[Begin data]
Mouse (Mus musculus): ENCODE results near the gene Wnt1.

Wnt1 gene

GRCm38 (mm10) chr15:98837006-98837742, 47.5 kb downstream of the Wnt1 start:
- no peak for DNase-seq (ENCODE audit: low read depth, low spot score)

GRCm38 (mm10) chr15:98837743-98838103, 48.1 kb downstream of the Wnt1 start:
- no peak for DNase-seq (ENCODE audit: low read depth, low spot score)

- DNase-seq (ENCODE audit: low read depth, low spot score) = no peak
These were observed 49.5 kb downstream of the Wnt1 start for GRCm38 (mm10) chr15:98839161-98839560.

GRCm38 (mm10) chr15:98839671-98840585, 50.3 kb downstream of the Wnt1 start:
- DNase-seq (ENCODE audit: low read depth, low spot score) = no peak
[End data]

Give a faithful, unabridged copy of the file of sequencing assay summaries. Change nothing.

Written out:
Mouse (Mus musculus): ENCODE results near the gene Wnt1.

Wnt1 gene

GRCm38 (mm10) chr15:98837006-98837742, 47.5 kb downstream of the Wnt1 start:
- no peak for DNase-seq (ENCODE audit: low read depth, low spot score)

GRCm38 (mm10) chr15:98837743-98838103, 48.1 kb downstream of the Wnt1 start:
- no peak for DNase-seq (ENCODE audit: low read depth, low spot score)

- DNase-seq (ENCODE audit: low read depth, low spot score) = no peak
These were observed 49.5 kb downstream of the Wnt1 start for GRCm38 (mm10) chr15:98839161-98839560.

GRCm38 (mm10) chr15:98839671-98840585, 50.3 kb downstream of the Wnt1 start:
- DNase-seq (ENCODE audit: low read depth, low spot score) = no peak